I spent the morning at Starbucks using their electricity and wifi to map out the next leg of my journey, then headed out to begin day 3 of my epic road trip.
When I arrived at the town of Desert Center I was not prepared for how many opportunities it held for exploration. As soon as I got off the freeway I came to an abandoned gas station, near which many truckers stopped with their rigs. A bunch of tourists stopped to take pictures too. I had to wait for them to leave so they wouldn't end up in my shots.
Looking down the road in either direction I saw so many abandoned structures, I knew I'd be there pretty much the whole day. It was an urbex treasure trove, and I felt like a kid in a candy store. I ran around like a lunatic snapping pictures.
Desert Center currently has a population of around 200, with nearly 30% living below the federal poverty line. Despite its current bleak condition, Desert Center was once an important waypoint for travelers crossing the desert.
In 1942 General Patton ordered the construction of the Desert Center Army Air Field to train soldiers for combat against Rommel's forces in the North African deserts. The base was closed in 1944 after the Allies defeated the German forces in North Africa. Desert Center quieted back down after the closure of the base.
It might surprise you to learn that Desert Center is the birthplace of Kaiser Permanente. It also served as the filming location for scenes from several movies, including Terminator 2: Judgment Day.
Ragsdale Rd, the town's main drag was surrounded on each side by a row of 4 or 5 businesses, most of them adjoined to one another. The only building among them that was still open was the post office.
An old grocery store stood deserted.
One of the old cafes had signs saying they were temporarily closed for building maintenance, but there was no indication that they’d be opening again anytime soon.
One of the cafes was also a gas station with very old pumps.
Next to it stood an auto and machine repair facility of some sort. I stuck my phone up to the glass and took some pictures. There were many tools and vehicles inside, undisturbed and quite old. I imagined the place could be turned into a museum one day. It seemed the vandals had come to mutually agree that the buildings along that stretch of road would remain untouched.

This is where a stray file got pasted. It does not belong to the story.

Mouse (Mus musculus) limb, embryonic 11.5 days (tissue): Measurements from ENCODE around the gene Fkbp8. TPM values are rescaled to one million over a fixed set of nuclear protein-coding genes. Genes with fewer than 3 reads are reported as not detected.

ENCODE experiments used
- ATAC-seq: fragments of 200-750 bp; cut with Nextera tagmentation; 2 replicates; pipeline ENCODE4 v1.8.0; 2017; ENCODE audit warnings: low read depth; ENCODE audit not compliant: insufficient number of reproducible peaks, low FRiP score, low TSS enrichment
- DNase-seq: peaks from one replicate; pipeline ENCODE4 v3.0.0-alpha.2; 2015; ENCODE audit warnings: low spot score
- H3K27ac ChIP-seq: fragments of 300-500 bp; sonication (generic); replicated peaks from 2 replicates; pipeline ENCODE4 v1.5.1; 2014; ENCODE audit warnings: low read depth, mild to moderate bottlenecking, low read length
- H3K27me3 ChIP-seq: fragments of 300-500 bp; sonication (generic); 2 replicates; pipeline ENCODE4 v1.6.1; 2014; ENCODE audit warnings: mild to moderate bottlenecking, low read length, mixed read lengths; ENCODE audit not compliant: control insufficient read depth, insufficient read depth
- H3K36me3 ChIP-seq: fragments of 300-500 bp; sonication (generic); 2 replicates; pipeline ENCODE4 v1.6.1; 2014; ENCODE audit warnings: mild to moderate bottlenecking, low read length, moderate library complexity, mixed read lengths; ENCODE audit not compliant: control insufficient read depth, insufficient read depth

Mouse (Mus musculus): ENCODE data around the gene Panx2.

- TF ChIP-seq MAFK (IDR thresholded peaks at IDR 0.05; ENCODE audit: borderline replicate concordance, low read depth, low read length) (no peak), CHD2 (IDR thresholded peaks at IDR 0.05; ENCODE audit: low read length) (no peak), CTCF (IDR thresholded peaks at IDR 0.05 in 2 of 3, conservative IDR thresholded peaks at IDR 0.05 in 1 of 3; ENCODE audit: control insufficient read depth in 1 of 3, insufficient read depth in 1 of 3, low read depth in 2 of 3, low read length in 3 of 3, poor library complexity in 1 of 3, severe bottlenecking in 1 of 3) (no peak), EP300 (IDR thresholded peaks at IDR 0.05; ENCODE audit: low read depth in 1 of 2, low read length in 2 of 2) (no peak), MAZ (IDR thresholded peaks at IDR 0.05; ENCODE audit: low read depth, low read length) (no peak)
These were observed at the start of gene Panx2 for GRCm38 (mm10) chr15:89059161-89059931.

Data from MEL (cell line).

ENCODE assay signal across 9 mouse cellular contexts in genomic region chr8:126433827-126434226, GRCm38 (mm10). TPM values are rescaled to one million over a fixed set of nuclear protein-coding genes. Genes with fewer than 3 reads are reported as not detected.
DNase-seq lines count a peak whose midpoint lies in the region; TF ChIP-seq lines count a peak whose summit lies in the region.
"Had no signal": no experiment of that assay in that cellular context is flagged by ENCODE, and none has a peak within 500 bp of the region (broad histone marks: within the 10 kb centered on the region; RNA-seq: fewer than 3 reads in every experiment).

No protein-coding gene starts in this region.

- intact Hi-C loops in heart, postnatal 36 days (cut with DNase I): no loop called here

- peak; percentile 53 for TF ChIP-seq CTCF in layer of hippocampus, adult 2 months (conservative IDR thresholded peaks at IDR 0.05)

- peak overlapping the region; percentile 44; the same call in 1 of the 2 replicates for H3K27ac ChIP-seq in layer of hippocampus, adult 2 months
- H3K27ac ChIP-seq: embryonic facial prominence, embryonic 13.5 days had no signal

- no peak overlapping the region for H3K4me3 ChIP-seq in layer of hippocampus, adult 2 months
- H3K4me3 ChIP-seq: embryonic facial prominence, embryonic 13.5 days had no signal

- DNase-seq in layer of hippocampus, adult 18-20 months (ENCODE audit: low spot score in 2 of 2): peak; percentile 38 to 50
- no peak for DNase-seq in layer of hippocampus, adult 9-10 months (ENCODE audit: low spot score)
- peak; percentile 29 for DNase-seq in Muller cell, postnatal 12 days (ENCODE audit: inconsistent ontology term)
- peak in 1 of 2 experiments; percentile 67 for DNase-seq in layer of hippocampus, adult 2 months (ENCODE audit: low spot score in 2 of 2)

I was amazed that all the buildings along the main street still had unbroken glass windowpanes. Finding abandoned buildings with windows intact is exceedingly rare. It seems inevitable that one of the large front windows will be broken one day. I wonder how rapidly the place will deteriorate after that.
Set back a little further from the road were a few structures left behind by the military.
There were also quite a few very old tractors with cranks on the front, and some even older farm equipment.
The equipment pictured above was inside a chicken wire enclosure and had a weathered old sign, no longer legible, indicating that it was a historical marker.
Down the road there were a dozen or so abandoned military homes. They were in very bad shape, the walls torn up by scrappers seeking copper wire and pipes. Everything was pretty broken.
The former residents had left a ridiculous amount of possessions inside those little homes, sometimes piled high enough that it was difficult to enter. There were tvs, clothes, furniture, canned goods, even a prescription bottle with pills. Someone had poured them out on the little kitchen table, along with some caffeine pills and vitamin B12.
One of the houses had burned down.
This old sign stood near the homes pictured above.
It had been an awesome morning, and so far I'd only explored about half of Desert Center. I crossed Highway 177 to the eastern half of the town, where I would spend the next several hours exploring some pretty incredible sites. I'll tell you all about them in my next post.
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